History of the Eiffel Tower

The Eiffel Tower is undoubtedly the most famous attraction in the world.

The tower’s beauty compels millions of people to visit this magnificent structure. 

This Tower, which spans the sky of Paris for over 127 years, is recognized as well as the pride of Paris, the city of Lights.

One must complete their trip to Paris by stopping at this famous attraction. 

It was built between 1887 and 1889 for the World Fair, and since that day, it has never failed to amaze its visitors. 

But as fascinating and successful as this attraction has become over the years, The history behind the Eiffel Tower holds a story of its own. 

This tower has a lot to tell, from the design selection to the renovations.

A brief history of the Eiffel Tower:

Initially known as the Tour Eiffel, it was built for the 1889 world fair, held in recognition of the french revolution’s 100th commemoration. 

More than 107 designs were proposed to build a structure to represent France’s power and industrial abilities. 

Out of these 107 proposals, Gustave Eiffel’s idea was selected. 

Gustave Eiffel, engineer Maurice Koechlin, Émile Nouguier, and architect Stephen Sauvestre were responsible for designing this magnificent iron structure.

To understand the Eiffel Tower origin, understanding all those involved in the building of the Eiffel Tower and the time frame during its construction is essential.

Here is a collection of information showing the Eiffel Tower’s construction development.

Construction Schedule:

  • June 1884: The idea to build an iron tower standing 300 meters was formulated. 
  • 28th January 1887: The Construction of the Eiffel Tower begins. 
  • 1st April 1888: The first floor finished. 
  • 14th August 1888: The second floor was finished. 
  • 31st March 1889: The third and last stage when the construction was completed.

On March 31, 1889, the Eiffel Tower was officially opened. Gustave Eiffel climbed its 1,710 stairs and stood at the top, proudly waving the French tricolor flag. 

Key Figures:


  • 18,038 Metallic Parts
  • 5,300 Workshop Designs
  • 50 Engineers and Designers


  • 150 workers in the Levallois-Perret factory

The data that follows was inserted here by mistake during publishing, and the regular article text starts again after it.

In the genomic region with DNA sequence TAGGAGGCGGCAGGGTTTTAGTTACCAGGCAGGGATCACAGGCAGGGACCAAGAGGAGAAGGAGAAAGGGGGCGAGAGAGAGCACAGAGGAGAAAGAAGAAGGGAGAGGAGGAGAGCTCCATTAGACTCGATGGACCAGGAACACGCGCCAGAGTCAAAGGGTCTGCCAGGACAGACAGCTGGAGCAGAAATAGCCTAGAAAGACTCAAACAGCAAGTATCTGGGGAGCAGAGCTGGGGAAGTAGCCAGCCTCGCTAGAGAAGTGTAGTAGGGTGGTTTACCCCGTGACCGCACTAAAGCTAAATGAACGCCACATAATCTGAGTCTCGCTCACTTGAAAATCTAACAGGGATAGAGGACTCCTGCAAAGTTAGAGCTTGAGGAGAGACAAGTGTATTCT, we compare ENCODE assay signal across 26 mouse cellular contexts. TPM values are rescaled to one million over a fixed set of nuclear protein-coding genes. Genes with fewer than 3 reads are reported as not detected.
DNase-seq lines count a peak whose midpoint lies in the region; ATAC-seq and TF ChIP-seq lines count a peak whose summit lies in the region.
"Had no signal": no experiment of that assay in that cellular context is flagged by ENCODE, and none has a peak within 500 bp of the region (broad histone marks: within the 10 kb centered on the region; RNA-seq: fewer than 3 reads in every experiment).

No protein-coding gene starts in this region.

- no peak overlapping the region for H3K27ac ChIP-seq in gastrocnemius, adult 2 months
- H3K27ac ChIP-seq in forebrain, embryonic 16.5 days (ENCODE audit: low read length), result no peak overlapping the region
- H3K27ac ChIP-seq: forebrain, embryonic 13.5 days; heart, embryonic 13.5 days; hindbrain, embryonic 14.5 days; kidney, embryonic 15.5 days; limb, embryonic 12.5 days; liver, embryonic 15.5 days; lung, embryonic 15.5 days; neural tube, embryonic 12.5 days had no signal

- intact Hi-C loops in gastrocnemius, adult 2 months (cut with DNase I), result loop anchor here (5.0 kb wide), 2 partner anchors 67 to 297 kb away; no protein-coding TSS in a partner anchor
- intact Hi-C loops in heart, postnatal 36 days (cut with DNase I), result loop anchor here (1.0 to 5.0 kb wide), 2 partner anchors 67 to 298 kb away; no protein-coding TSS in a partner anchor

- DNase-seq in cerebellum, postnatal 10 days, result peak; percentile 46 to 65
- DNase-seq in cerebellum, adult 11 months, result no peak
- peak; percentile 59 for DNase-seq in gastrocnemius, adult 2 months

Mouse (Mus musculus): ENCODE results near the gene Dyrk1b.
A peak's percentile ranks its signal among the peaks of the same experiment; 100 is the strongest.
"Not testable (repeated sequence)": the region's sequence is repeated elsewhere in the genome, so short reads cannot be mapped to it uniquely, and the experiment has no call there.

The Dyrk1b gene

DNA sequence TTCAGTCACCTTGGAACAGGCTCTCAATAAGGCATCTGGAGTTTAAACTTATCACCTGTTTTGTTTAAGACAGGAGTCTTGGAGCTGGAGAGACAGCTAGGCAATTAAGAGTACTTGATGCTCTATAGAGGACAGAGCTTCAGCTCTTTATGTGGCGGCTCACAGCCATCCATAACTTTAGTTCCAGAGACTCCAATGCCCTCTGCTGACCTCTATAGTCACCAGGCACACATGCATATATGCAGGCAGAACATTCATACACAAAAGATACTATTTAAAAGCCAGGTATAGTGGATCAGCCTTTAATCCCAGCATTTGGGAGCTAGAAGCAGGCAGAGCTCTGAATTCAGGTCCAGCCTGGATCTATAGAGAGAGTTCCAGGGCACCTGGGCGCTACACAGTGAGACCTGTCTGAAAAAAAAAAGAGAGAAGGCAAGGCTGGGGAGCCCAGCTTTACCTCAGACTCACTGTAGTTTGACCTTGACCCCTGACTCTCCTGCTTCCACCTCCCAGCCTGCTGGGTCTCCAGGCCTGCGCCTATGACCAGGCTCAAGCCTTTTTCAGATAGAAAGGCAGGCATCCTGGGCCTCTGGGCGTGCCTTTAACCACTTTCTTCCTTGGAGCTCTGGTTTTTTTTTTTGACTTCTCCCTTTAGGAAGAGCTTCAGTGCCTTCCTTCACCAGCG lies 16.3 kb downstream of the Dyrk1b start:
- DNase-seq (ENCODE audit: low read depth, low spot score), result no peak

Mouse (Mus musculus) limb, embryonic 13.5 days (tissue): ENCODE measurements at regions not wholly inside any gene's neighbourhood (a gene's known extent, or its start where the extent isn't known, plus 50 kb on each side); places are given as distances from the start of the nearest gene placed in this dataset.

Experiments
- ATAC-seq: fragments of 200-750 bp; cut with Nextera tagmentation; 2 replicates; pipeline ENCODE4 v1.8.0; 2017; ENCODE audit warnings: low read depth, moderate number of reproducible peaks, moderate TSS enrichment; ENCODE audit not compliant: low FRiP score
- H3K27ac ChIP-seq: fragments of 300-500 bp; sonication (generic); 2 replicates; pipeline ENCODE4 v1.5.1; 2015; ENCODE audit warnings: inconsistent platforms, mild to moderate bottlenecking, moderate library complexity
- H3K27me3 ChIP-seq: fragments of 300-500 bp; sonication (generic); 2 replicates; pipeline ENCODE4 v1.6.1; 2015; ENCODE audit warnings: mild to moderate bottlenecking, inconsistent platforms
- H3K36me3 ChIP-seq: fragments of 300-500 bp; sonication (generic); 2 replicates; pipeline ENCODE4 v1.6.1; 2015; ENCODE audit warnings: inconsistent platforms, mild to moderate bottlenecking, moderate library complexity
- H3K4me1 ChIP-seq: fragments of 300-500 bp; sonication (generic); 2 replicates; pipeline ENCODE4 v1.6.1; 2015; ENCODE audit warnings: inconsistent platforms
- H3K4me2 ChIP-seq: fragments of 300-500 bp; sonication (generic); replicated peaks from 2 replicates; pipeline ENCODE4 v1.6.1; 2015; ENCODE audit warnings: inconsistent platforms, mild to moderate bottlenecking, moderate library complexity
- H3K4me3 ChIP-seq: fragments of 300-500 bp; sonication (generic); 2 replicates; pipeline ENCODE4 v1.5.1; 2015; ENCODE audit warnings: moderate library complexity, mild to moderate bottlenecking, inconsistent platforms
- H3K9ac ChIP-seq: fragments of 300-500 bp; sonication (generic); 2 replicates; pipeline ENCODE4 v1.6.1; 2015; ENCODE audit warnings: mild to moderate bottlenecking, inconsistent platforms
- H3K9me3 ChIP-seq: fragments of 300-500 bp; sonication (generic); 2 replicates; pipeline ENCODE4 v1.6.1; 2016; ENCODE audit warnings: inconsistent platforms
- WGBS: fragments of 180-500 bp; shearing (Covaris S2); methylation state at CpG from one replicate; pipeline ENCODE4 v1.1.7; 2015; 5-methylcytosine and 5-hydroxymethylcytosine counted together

• 150 to 300 workers on the construction site
  • 2,500,000 rivets
  • 7,300 tonnes of iron
  • 60 tonnes of paint
  • 5 lifts


  • 2 years, 2 months and 5 days of construction

Design of the Eiffel Tower:

In 1884, Emile Nouguier and Maurice Koechlin designed a tower with four columns of lattice work frames connected by metal frames at regular intervals.

On September 18, 1884, Eiffel filed a patent for “a new configuration allowing the construction of metal supports and towers capable of topping a height of 300 meters.”

After this, Gustave Eiffel, Maurice Koechlin, Emile Nouguier, and Stephen Sauvestre submitted the winning design for the tower, which had a square base of 125 meters and was selected from 107 entries.

A Unique First Edition:

The Eiffel Tower was initially designed with various decorative elements, such as stone bases, massive curves, glass-walled rooms, and a bulb-shaped top.

However, only a few decorative elements, like the huge pillars at the base, were preserved in the final design, which was modified. 

The Construction:

The construction work for the Eiffel Tower started on 26th January 1887. 

A team of 72 brilliant scientists, engineers and mathematicians came together to build this majestic tower. 

All these 72 names are engraved on the tower as a sign of respect. 

The tower’s design is inspired by the Latting Observatory of New York, built-in 1853. 

Gustave Eiffel and his team did a lot of research and studies to erect a tower that could withstand the winds at such a height. 

It took 2,500,000 rivets to hold 18,038 iron parts, accurate to a tenth of the millimeter, to erect this magnificent structure. 

Every iron piece used in the tower was specially manufactured in Gustave Eiffel’s factory located at Levallois-Perret on the outskirts of Paris. 

The construction began with the creation of concrete foundations to support the base of the iron pillar. 

It took five months to construct the foundation, followed by the next twenty-one months to complete the summit. 

After a long wait of two years, two months, and five days, counting from 26th January 1887, the Eiffel Tower was finally ready to be inaugurated at the 1889 World fair, the Exposition Universelle. 

Because of its iron structure, the tower became named ‘La Dame de Fer’ or ‘The Iron Lady.’

Criticism faced:

The history of the Eiffel Tower involves an initial criticism.

Gustave Eiffel, in the year 1885, presented the tower’s design before the Société des Ingénieurs Civils for approval.